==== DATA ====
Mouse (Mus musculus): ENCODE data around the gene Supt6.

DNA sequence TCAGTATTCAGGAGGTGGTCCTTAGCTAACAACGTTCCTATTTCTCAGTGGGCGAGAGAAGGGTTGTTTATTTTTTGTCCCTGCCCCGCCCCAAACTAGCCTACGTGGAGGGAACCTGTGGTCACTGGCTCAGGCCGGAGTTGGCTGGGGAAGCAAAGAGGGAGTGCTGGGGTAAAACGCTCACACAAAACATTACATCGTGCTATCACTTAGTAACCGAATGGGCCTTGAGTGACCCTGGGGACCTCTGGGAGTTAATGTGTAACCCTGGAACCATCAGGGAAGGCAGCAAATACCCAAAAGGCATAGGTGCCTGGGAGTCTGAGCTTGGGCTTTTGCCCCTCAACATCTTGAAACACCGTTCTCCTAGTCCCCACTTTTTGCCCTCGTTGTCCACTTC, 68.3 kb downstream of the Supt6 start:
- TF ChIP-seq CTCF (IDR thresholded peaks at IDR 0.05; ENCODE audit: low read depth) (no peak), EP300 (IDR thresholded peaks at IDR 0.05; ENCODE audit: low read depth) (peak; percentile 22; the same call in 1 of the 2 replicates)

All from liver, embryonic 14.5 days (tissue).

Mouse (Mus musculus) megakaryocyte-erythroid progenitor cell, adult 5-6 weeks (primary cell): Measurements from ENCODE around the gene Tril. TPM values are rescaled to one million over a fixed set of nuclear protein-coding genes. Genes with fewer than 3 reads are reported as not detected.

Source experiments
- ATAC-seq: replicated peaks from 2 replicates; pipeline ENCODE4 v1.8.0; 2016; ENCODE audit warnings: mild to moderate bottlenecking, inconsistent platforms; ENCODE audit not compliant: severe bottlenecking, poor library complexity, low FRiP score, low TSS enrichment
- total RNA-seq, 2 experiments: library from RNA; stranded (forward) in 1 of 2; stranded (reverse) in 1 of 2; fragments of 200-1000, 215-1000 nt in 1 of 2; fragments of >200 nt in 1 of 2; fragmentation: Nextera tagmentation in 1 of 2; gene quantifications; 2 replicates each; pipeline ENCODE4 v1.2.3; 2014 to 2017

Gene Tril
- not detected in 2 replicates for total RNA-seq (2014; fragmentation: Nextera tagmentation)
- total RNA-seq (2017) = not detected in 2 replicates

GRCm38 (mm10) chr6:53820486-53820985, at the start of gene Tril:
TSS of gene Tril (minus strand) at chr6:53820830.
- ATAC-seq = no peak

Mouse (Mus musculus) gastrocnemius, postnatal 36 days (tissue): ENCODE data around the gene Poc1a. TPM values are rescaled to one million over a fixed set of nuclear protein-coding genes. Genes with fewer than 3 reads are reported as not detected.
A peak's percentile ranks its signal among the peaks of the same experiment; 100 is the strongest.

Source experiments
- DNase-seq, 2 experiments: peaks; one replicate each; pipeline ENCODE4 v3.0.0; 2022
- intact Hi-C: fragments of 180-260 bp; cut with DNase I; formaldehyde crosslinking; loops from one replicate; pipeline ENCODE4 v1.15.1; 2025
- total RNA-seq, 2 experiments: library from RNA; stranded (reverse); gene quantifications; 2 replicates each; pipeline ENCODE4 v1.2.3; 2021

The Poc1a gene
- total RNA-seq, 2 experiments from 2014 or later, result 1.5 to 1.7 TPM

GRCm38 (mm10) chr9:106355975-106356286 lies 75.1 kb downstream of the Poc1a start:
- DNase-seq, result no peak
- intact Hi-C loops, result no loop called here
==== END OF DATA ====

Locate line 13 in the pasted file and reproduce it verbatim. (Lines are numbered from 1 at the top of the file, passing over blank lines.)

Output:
TSS of gene Tril (minus strand) at chr6:53820830.